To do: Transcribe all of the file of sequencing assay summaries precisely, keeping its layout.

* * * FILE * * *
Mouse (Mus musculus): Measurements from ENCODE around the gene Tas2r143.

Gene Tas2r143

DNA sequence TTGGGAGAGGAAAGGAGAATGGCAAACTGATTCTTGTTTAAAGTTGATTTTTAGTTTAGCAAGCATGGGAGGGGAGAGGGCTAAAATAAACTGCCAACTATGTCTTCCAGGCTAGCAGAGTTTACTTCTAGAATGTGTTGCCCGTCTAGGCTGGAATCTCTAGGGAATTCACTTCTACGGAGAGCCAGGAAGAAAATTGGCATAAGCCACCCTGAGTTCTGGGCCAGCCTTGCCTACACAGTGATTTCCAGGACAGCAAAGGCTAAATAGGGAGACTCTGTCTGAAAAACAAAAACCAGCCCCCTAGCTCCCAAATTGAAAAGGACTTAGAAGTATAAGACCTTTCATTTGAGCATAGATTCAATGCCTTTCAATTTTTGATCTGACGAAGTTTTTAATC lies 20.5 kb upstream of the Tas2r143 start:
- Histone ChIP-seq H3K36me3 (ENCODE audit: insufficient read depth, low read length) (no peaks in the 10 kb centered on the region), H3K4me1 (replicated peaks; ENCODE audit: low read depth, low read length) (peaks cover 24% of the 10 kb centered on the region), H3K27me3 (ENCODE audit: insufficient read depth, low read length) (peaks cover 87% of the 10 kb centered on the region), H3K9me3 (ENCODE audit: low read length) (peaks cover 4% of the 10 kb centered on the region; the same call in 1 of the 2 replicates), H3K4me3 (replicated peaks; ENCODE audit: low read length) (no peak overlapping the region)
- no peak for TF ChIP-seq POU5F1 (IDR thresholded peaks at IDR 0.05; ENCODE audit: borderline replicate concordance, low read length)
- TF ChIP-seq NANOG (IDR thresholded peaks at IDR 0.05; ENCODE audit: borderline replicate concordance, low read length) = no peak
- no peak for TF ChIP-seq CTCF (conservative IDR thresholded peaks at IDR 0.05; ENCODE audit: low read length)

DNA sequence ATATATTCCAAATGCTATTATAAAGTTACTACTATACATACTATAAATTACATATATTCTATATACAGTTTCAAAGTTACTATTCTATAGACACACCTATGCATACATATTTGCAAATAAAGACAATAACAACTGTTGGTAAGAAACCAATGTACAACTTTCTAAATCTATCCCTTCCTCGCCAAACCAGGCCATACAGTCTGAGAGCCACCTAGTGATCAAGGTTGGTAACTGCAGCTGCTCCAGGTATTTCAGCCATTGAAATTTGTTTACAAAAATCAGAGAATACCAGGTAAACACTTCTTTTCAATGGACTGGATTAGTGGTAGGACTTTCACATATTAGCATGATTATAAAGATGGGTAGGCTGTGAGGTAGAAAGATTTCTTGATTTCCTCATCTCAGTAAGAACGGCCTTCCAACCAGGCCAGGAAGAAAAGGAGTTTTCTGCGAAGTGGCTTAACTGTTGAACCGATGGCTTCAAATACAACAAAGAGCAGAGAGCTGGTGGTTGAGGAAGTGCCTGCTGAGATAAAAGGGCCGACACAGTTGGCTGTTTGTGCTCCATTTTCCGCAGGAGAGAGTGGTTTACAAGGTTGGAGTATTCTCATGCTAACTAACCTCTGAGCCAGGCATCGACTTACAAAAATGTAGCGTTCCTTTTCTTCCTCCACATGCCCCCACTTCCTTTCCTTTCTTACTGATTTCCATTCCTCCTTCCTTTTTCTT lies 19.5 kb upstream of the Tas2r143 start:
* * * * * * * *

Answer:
Mouse (Mus musculus): Measurements from ENCODE around the gene Tas2r143.

Gene Tas2r143

DNA sequence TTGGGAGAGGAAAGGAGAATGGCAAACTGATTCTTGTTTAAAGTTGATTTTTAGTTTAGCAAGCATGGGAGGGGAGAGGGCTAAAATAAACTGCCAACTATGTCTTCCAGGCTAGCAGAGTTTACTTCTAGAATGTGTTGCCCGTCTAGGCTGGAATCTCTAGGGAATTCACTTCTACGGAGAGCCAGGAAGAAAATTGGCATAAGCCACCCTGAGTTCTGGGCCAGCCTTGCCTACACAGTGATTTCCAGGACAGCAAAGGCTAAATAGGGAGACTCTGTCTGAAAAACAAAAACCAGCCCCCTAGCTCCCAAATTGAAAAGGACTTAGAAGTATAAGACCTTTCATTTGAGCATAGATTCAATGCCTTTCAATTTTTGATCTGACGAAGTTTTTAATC lies 20.5 kb upstream of the Tas2r143 start:
- Histone ChIP-seq H3K36me3 (ENCODE audit: insufficient read depth, low read length) (no peaks in the 10 kb centered on the region), H3K4me1 (replicated peaks; ENCODE audit: low read depth, low read length) (peaks cover 24% of the 10 kb centered on the region), H3K27me3 (ENCODE audit: insufficient read depth, low read length) (peaks cover 87% of the 10 kb centered on the region), H3K9me3 (ENCODE audit: low read length) (peaks cover 4% of the 10 kb centered on the region; the same call in 1 of the 2 replicates), H3K4me3 (replicated peaks; ENCODE audit: low read length) (no peak overlapping the region)
- no peak for TF ChIP-seq POU5F1 (IDR thresholded peaks at IDR 0.05; ENCODE audit: borderline replicate concordance, low read length)
- TF ChIP-seq NANOG (IDR thresholded peaks at IDR 0.05; ENCODE audit: borderline replicate concordance, low read length) = no peak
- no peak for TF ChIP-seq CTCF (conservative IDR thresholded peaks at IDR 0.05; ENCODE audit: low read length)

DNA sequence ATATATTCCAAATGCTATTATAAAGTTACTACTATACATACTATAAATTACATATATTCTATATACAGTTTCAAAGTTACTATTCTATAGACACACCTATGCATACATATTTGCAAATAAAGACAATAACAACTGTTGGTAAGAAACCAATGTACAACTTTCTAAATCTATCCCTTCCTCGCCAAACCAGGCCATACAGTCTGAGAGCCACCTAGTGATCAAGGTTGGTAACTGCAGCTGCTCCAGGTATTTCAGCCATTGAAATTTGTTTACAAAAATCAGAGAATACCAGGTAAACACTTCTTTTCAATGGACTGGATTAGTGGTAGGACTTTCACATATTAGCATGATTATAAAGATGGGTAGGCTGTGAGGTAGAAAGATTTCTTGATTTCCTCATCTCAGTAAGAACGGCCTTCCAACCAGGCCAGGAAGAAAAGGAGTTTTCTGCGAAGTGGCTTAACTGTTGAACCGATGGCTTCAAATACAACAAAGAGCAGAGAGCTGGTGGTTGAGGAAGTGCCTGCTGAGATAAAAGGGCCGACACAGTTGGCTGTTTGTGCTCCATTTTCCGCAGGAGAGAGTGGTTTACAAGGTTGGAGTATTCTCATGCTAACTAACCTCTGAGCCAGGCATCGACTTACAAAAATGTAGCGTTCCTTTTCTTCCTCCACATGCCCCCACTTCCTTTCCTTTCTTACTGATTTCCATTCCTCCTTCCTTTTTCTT lies 19.5 kb upstream of the Tas2r143 start: